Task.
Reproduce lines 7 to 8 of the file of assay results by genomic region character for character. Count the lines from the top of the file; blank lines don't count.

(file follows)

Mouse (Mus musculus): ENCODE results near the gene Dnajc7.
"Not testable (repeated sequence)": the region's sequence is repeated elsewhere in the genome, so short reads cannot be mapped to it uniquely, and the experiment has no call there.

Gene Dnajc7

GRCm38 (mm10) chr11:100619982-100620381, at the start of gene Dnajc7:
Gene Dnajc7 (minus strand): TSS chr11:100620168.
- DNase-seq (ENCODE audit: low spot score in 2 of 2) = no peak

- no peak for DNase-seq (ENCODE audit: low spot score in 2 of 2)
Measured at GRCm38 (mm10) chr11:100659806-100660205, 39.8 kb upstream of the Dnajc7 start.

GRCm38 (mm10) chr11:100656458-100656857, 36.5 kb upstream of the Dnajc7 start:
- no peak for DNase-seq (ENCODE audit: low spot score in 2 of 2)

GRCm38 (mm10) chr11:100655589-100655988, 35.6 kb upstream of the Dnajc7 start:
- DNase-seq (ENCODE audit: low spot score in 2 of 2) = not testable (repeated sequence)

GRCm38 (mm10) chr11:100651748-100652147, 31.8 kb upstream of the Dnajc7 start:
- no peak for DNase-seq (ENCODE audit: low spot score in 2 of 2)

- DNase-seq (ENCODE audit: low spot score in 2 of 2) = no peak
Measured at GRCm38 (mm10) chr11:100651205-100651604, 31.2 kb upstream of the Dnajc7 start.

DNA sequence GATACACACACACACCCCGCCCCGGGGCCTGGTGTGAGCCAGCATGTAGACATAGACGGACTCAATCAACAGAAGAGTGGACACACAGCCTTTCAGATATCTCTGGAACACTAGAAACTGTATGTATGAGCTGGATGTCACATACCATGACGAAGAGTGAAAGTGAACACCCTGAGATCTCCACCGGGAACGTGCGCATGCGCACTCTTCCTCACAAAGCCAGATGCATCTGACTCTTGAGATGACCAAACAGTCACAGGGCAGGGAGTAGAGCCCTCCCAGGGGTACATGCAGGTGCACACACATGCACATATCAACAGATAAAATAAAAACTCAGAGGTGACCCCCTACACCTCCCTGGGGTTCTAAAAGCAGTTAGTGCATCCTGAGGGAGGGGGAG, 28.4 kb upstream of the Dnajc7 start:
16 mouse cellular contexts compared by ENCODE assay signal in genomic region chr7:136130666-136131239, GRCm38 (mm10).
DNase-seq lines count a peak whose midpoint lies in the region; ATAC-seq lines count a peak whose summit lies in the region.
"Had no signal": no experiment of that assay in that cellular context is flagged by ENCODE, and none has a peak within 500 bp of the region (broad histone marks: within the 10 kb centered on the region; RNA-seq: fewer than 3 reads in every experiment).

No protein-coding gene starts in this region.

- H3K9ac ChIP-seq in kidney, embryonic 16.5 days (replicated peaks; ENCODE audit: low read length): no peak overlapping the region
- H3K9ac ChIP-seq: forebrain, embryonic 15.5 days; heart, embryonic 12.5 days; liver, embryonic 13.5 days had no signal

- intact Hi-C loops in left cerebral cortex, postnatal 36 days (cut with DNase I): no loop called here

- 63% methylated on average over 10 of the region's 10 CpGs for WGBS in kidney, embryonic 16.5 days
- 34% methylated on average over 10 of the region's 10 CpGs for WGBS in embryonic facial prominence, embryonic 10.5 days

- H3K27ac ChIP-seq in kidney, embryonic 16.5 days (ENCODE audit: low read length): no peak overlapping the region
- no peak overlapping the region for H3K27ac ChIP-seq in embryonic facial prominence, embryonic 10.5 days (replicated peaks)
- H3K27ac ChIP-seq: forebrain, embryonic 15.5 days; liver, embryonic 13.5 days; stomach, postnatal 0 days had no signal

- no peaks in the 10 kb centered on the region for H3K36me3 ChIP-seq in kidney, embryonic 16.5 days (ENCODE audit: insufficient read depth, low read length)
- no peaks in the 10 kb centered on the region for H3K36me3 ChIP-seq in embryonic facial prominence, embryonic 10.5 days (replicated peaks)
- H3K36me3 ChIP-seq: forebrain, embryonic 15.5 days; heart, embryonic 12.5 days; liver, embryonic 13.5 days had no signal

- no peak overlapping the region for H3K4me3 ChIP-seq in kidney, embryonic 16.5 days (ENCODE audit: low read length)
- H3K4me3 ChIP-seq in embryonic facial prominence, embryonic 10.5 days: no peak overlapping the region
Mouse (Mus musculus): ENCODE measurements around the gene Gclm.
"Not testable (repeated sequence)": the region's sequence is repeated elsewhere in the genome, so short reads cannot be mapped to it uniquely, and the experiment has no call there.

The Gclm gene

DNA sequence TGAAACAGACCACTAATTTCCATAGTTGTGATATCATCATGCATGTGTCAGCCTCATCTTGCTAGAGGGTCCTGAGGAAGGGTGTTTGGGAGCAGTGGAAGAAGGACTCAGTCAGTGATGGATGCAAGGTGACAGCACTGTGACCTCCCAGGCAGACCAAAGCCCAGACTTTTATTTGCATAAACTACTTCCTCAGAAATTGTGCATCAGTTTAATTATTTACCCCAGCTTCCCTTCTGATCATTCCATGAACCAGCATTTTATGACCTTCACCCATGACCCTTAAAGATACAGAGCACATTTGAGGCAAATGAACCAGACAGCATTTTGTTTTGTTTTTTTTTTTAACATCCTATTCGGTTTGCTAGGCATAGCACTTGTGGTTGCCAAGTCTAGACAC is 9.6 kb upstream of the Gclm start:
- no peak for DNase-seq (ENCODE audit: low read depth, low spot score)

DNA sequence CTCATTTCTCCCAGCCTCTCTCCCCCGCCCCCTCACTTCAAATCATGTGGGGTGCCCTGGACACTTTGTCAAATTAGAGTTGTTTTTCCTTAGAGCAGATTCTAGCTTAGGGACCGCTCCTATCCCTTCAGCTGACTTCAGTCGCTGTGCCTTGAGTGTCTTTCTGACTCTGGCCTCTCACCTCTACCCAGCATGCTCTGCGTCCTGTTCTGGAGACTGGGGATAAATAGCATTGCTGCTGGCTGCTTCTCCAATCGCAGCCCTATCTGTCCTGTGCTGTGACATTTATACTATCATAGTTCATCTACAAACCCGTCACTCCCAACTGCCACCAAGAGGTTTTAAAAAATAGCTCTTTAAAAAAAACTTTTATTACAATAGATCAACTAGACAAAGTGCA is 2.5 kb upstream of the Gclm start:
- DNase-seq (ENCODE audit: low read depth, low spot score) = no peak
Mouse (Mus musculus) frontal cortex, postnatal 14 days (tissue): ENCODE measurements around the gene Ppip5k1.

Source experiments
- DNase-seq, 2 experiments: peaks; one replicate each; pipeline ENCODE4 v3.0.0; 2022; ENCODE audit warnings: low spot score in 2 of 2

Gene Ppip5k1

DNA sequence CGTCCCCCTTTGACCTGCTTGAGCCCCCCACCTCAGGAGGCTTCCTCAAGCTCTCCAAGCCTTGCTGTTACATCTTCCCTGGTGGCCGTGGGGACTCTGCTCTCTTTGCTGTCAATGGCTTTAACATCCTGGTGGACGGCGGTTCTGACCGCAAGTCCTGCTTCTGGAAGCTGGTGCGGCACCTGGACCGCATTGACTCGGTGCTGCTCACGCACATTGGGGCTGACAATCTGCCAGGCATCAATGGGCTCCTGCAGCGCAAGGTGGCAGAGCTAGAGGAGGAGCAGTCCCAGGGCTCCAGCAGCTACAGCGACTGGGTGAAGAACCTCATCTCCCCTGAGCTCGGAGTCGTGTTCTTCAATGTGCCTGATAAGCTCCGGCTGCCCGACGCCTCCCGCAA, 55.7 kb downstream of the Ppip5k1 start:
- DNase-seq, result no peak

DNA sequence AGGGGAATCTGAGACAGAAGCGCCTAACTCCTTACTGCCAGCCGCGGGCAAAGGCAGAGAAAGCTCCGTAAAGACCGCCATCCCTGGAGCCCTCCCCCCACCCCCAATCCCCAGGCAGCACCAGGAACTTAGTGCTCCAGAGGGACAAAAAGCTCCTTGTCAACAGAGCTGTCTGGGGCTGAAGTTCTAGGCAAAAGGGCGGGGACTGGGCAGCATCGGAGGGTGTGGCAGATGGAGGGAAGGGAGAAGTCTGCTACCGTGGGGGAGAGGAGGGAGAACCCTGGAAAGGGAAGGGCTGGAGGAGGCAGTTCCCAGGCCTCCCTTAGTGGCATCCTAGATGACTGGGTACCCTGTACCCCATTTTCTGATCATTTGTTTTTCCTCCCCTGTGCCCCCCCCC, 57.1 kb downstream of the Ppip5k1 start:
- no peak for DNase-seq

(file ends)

- no peak for DNase-seq (ENCODE audit: low spot score in 2 of 2)
Measured at GRCm38 (mm10) chr11:100659806-100660205, 39.8 kb upstream of the Dnajc7 start.